Camp Soaps

Camp has always been an arena where gay characters are allowed to thrive. The 1977 satire Soap included one of the most beloved gay characters ever to appear on television. Billy Crystal's Jody brought a sweet humor and ironic dignity to his role as a gay man in a burlesque on soaps that was both campy and sharp.

The late 1990s has seen the introduction of science fiction/fantasy soaps (Xena, Warrior Princess, and Dark Angel, for example) that combine lesbianism, martial arts, and high camp. Many lesbians follow these soaps cultishly, creating web sites and attending gatherings of fans.

Gay Soaps

There are many who claim that gay life is like a soap opera. Tight communities that are always at least partly secretive may naturally inculcate complex webs of relationship that rival anything on network television. It is then, perhaps, no surprise that gays and lesbians have created their own soap operas to tell the convoluted stories of lesbian and gay entanglements.

In 1988, Boston filmmakers Laura Chiten, Cheryl Qamar, and Rachael McCoullum made several episodes of Two in Twenty (Because One in Ten Sounds Lonely), a soap about lesbian housemates and their friends interspersed with satirical commericial interruptions.

In the late 1990s, writer Russell Davies created the sexually graphic gay soap Queer as Folk for British television's Channel 4. The Showtime cable network remade it for American television, where it has received mixed reviews from gays and straights alike. Other soaps, with titles like Pink Soap and Gay Daze can be found on the internet, where fans can participate interactively, voting for their preferred plot twists.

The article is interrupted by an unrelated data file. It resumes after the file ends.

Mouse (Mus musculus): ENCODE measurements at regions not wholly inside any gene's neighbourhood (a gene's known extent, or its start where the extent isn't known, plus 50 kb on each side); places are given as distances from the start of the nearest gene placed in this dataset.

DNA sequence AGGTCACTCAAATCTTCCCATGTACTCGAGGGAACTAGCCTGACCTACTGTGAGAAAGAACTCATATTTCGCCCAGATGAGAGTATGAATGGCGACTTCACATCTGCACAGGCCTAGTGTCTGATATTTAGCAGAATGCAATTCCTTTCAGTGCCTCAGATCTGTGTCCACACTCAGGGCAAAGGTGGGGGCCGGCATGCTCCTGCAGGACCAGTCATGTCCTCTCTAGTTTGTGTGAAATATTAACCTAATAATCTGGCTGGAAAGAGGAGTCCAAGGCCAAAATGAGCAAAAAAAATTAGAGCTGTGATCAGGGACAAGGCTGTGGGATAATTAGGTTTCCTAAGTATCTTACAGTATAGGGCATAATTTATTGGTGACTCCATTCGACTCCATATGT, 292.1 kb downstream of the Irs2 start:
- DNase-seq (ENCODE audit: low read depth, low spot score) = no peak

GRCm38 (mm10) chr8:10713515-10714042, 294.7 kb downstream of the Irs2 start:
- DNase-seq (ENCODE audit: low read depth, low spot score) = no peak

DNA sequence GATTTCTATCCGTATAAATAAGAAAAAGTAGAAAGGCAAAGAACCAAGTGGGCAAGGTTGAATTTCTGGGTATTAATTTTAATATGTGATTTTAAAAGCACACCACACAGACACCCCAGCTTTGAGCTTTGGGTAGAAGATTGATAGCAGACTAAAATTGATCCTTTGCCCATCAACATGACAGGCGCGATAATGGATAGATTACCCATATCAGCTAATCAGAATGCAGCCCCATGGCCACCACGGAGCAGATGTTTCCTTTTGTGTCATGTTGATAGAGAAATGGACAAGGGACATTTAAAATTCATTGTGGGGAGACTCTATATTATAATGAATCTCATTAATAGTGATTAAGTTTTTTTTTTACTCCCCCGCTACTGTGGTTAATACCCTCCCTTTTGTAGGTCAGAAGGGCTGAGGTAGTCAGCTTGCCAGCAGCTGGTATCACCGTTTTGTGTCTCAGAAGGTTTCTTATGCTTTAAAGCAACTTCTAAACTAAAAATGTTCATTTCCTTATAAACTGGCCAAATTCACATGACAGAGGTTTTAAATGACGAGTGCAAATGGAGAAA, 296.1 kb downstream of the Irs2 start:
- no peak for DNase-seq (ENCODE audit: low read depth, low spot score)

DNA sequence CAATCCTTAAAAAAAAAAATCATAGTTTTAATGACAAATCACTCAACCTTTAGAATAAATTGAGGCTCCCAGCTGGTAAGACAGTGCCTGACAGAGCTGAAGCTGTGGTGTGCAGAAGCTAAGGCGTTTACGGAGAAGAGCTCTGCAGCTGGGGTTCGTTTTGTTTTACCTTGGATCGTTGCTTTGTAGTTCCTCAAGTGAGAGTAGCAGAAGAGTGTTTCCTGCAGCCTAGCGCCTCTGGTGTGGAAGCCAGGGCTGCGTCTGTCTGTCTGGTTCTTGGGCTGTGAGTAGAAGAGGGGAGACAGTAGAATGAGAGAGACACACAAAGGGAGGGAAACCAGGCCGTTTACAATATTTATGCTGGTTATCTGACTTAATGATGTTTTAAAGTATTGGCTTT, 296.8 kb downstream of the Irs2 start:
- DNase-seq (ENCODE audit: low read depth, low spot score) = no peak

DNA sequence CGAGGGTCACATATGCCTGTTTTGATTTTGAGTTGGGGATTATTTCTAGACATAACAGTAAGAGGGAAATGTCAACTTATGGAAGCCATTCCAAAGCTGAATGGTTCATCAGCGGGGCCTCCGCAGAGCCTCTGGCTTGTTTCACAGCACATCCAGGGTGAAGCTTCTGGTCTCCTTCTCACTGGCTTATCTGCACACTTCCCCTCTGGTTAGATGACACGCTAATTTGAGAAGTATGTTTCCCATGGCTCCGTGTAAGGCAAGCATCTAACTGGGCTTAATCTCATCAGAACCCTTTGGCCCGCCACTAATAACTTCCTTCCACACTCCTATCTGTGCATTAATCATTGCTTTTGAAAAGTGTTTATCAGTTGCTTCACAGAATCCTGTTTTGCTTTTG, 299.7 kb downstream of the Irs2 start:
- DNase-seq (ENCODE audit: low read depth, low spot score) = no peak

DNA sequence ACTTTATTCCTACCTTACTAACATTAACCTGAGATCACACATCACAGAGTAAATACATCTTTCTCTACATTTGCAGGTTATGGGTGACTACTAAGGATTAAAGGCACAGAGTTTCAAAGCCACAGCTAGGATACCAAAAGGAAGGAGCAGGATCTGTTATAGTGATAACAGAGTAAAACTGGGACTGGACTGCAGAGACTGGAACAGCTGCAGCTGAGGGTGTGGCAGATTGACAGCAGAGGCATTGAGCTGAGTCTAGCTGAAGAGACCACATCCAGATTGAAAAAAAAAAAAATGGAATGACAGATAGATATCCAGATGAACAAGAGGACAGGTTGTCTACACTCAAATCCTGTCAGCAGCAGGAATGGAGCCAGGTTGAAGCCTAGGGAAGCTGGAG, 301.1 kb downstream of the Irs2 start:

Showtime also produced Leap Years, which debuted in 2001. The series follows the trials and tribulations of gay and straight metrosexuals in New York. Featuring an attractive and interesting cast of five friends, the soap's gimmick is to flash backwards and forwards. Within each episode the characters appear as they were in 1993, as they are now, and as they will be in 2008. Leap Years is currently run on Logo, MTV's new digital network.

Logo also presents Noah's Arc (2004), which follows the adventures of four African-American gay men in Los Angeles. Written and directed by Patrik-Ian Polk, the series has been described as a black Queer as Folk.